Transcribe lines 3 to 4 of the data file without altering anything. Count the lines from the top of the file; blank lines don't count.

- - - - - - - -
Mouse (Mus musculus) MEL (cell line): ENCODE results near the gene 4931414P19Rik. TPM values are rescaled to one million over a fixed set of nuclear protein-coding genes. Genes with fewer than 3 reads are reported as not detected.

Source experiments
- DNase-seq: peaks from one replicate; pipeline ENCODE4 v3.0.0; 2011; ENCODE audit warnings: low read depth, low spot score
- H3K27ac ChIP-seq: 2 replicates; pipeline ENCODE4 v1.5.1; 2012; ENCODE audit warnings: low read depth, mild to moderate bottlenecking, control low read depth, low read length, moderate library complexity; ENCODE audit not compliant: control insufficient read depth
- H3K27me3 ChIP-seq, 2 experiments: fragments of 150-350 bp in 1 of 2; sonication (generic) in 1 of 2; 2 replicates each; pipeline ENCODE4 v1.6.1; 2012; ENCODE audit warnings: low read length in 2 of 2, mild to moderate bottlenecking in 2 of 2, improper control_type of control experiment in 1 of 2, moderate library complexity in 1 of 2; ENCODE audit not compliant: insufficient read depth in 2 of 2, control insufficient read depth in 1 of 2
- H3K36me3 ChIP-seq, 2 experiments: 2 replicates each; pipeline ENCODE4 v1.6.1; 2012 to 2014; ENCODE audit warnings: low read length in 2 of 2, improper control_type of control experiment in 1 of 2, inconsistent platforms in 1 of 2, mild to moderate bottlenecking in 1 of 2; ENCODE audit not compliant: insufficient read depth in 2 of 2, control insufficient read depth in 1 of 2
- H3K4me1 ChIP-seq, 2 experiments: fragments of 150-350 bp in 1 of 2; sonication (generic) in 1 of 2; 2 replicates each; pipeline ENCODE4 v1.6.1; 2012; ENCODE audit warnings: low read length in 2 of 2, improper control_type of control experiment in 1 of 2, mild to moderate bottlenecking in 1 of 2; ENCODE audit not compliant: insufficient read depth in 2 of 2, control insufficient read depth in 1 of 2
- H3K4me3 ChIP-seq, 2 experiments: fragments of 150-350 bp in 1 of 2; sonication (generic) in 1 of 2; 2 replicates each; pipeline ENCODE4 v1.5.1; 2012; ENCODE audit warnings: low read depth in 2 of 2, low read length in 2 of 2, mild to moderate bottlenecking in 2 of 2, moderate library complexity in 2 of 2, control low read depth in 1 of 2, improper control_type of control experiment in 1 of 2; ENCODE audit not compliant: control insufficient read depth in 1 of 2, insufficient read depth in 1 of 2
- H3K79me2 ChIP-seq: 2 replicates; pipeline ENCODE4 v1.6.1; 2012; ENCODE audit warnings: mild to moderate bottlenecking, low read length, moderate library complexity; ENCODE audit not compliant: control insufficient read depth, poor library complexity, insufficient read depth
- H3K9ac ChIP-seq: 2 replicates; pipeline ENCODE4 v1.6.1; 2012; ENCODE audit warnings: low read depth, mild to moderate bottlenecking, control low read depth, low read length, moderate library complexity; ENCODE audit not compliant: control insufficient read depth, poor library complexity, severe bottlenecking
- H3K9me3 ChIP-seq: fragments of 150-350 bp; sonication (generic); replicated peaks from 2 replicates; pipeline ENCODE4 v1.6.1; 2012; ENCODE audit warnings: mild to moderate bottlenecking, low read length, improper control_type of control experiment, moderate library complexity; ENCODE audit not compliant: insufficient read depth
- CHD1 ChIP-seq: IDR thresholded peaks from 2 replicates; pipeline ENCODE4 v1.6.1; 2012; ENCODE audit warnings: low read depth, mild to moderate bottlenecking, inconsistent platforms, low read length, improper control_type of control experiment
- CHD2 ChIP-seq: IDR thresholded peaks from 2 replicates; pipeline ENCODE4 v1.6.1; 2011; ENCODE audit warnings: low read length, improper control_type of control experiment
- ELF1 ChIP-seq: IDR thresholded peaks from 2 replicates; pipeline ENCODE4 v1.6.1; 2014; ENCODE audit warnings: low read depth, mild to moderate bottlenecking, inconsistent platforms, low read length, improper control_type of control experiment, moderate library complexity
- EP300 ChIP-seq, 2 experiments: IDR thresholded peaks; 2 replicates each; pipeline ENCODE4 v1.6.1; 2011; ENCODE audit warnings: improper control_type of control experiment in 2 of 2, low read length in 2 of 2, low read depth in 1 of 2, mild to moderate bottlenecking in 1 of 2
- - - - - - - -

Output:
- DNase-seq: peaks from one replicate; pipeline ENCODE4 v3.0.0; 2011; ENCODE audit warnings: low read depth, low spot score
- H3K27ac ChIP-seq: 2 replicates; pipeline ENCODE4 v1.5.1; 2012; ENCODE audit warnings: low read depth, mild to moderate bottlenecking, control low read depth, low read length, moderate library complexity; ENCODE audit not compliant: control insufficient read depth